The Highest Tide by Jim Lynch

January 25, 2009

Who is it for? Middle and Senior school students; adults

What’s it about? Thirteen years old Miles O’Malley is small for his age, but has an encyclopaedic knowledge about the ocean and its multitudinous life forms. While beachcombing one night on Skookumchuck Bay (part of Puget Sound) where he lives, he makes a remarkable discovery – a giant squid with an eye the size of a hubcap. Marine biologists are baffled; the squid is out of its usual territory. The media is mesmerized and, overnight, Miles becomes a minor celebrity. From that point on, strange things continue to happen around Miles, he gains the attention of a local cult, struggles with his passion for his ex-babysitter and, in the midst of all this, his parents announce their separation. Everything appears to be changing.

At its heart, this is a coming of age story. However, through the story of one boy’s adolescent “stürm und drang”, Lynch explores the wonder and mystery of the natural world, the beauty of science and the limits of human knowledge. The main message seems to be: pay attention.

Is it any good? Highly recommended. An award winning first novel, this is a fast paced yet lyrical novel suitable for a range of readers. Most readers should warm to Miles who is something of a science nerd, but is also presented as a pretty typical teenager, struggling with his own identity and trying to find a place to belong. Cleverly, Miles’s innocence is balanced by the other teen character Kenny Phelps, his cigarette smoking, breast-obsessed, foul mouthed friend. In fact, the novel is inhabited by a number of well-rounded, interesting characters who add interest and variety to the story and are treated respectfully by the author. In other words, Lynch is able to shift beyond the common stereotypes you’d find in many novels and present the characters and actions in all their complexity. There are no easy morals to be drawn here. This is also one of those books where the setting is as much a character as geographical location, and it is described with a lyrical beauty by Lynch. In fact, imagery and the use of figurative language are real strengths of this novel.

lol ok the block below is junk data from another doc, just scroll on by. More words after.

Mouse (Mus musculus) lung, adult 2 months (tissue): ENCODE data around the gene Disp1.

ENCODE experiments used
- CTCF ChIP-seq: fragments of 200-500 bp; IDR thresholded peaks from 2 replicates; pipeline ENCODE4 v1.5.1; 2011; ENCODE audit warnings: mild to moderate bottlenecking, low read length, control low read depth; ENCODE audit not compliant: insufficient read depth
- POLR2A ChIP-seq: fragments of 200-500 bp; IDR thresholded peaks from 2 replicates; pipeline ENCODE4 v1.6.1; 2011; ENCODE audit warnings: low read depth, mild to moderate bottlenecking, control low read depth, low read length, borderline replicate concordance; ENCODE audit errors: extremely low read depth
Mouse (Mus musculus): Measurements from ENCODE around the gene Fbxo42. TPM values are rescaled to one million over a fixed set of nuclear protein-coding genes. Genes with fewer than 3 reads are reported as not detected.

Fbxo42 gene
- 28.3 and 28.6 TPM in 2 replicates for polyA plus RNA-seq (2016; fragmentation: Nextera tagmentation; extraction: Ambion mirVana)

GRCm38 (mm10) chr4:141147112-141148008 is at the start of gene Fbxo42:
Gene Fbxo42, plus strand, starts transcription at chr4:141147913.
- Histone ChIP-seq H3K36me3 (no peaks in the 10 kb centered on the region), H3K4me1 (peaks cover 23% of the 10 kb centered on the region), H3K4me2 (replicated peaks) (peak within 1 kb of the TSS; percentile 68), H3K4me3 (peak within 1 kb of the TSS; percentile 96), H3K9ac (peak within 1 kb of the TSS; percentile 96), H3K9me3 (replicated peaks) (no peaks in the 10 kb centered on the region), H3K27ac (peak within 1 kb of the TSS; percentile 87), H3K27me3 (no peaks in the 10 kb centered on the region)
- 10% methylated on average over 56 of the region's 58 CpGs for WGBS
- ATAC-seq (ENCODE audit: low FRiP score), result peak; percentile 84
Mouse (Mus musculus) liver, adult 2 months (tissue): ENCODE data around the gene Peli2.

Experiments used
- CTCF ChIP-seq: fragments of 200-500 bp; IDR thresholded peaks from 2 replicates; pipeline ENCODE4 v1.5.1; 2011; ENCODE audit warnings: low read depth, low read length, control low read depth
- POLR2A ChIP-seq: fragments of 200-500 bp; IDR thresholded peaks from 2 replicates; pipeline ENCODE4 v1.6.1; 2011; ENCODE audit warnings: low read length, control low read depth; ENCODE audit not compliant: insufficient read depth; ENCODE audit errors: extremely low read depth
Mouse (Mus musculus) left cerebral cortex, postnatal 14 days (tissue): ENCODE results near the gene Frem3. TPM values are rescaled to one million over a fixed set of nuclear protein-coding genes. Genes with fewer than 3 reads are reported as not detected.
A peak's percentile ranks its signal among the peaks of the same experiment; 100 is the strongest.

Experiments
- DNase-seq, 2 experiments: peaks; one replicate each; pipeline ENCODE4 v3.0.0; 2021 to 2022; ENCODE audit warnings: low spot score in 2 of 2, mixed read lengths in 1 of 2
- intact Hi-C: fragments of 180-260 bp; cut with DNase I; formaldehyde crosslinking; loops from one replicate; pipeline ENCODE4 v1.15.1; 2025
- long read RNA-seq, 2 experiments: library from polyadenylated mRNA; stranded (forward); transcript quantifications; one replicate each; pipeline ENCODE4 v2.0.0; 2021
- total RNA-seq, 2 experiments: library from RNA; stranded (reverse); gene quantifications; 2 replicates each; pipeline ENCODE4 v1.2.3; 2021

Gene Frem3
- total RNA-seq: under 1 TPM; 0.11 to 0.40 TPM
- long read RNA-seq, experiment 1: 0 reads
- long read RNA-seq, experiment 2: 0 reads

Probably what really lifts The highest tide above the usual crop of novels given the young adult label is Lynch’s ability to blend the hormonal self-interest of teenagers with reflections on the natural world and the role of science in helping us understand our world. Moreover, he achieves a nice balance between the use of teen colloquialisms and much more lyrical, reflective language. This is helped by the fact that, while written in first person, the narrator is an older Miles looking back on his life from the viewpoint of age and experience.

Finally, a warning. Read this carefully if you intend using it with students. The f-word is used from time to time (especially when Phelps is around) – although it helps define his character and, in my opinion, not used gratuitously. In addition, there is an indirect reference to male masturbation, a bit of talk about the size and shape of women’s ‘hooters’ and male penises, as well as the location and function of the g-spot. All of this is handled with sensitivity and humour, and is generally less explicit than I’ve seen in some other books, such as the Lockie Leonard series by Tim Winton. There are also some drug references and one eighteen year old, bi-polar character almost overdoses. All of these matters are just a small part of a well-written, life affirming novel and wouldn’t stop me using The highest tide with students. However, some of the content may cause discomfort for some teachers and school communities.

How can it be used? By all means buy copies for the library, but this is also a novel that would lend itself to close study by small groups and even whole classes. Easy to read and yet exploring challenging ideas, it is a perfect way to introduce students to how literary novels are constructed and read. Excerpts from the book could be studied during writing workshops to model how effective descriptions and images can be composed, and how to establish and maintain characters and relationships. Finally, composing stories in first person can be a trap for the unwary – it often results in the use of very informal, colloquial language that research shows is not highly valued by markers of demand writing tasks. Lynch’s work shows how a balance can be achieved between creating believable characters who use language authentically, while also maintaining the sort of lyrical and reflective prose that is valued. Part of the trick, of course, is choosing a narrator who recounts their life from the point of view of being an adult.

The 2008 Bloomsbury paperback edition contains a useful map at the front, as well as a ‘Reading Group Guide’ at the back. The latter includes a Q&A with Jim Lynch, a set of discussion-starter questions, and a helpful list of further readings. In addition, the book’s website can be found at:

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One Response to “The Highest Tide by Jim Lynch”

  1. Rebeecca Berkawits on November 15th, 2011 4:32 pm

    Okay. First of all, I just wanna say how much I love this book. Great. Setting, Great. Plot, great. Characters, great. Voice, great. The author of this book has just made a masterpiece, It is just great, and I cant keep the book down, I read it completely in one day. & I have read it like 7 times already. its an amazing book. Great. great. just, GREAT. 🙂 I just wanna thank the dude that wrote this, for writing such an amazingly beautiful book.

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